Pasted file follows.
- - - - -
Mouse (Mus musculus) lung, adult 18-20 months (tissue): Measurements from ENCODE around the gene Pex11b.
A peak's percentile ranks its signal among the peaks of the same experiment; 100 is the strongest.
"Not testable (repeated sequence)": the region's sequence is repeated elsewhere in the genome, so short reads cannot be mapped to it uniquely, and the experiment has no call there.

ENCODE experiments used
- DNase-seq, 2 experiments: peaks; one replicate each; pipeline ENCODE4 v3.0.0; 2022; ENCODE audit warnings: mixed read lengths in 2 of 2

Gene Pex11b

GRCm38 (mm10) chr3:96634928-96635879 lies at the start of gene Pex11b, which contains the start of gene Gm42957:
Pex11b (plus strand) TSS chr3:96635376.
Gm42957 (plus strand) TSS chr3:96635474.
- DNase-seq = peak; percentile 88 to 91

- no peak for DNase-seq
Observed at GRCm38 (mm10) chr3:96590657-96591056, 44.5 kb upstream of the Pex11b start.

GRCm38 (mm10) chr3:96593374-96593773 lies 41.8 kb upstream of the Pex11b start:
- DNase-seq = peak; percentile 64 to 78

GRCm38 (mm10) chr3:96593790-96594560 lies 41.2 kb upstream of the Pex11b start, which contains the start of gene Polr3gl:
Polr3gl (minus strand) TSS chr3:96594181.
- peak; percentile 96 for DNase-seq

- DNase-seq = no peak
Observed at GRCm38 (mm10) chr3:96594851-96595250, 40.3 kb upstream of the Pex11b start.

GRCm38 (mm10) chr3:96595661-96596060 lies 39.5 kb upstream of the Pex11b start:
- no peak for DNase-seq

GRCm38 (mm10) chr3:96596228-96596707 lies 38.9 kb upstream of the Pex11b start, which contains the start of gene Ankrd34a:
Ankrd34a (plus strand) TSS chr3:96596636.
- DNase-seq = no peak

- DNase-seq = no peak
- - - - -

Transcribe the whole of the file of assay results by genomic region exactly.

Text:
Mouse (Mus musculus) lung, adult 18-20 months (tissue): Measurements from ENCODE around the gene Pex11b.
A peak's percentile ranks its signal among the peaks of the same experiment; 100 is the strongest.
"Not testable (repeated sequence)": the region's sequence is repeated elsewhere in the genome, so short reads cannot be mapped to it uniquely, and the experiment has no call there.

ENCODE experiments used
- DNase-seq, 2 experiments: peaks; one replicate each; pipeline ENCODE4 v3.0.0; 2022; ENCODE audit warnings: mixed read lengths in 2 of 2

Gene Pex11b

GRCm38 (mm10) chr3:96634928-96635879 lies at the start of gene Pex11b, which contains the start of gene Gm42957:
Pex11b (plus strand) TSS chr3:96635376.
Gm42957 (plus strand) TSS chr3:96635474.
- DNase-seq = peak; percentile 88 to 91

- no peak for DNase-seq
Observed at GRCm38 (mm10) chr3:96590657-96591056, 44.5 kb upstream of the Pex11b start.

GRCm38 (mm10) chr3:96593374-96593773 lies 41.8 kb upstream of the Pex11b start:
- DNase-seq = peak; percentile 64 to 78

GRCm38 (mm10) chr3:96593790-96594560 lies 41.2 kb upstream of the Pex11b start, which contains the start of gene Polr3gl:
Polr3gl (minus strand) TSS chr3:96594181.
- peak; percentile 96 for DNase-seq

- DNase-seq = no peak
Observed at GRCm38 (mm10) chr3:96594851-96595250, 40.3 kb upstream of the Pex11b start.

GRCm38 (mm10) chr3:96595661-96596060 lies 39.5 kb upstream of the Pex11b start:
- no peak for DNase-seq

GRCm38 (mm10) chr3:96596228-96596707 lies 38.9 kb upstream of the Pex11b start, which contains the start of gene Ankrd34a:
Ankrd34a (plus strand) TSS chr3:96596636.
- DNase-seq = no peak

- DNase-seq = no peak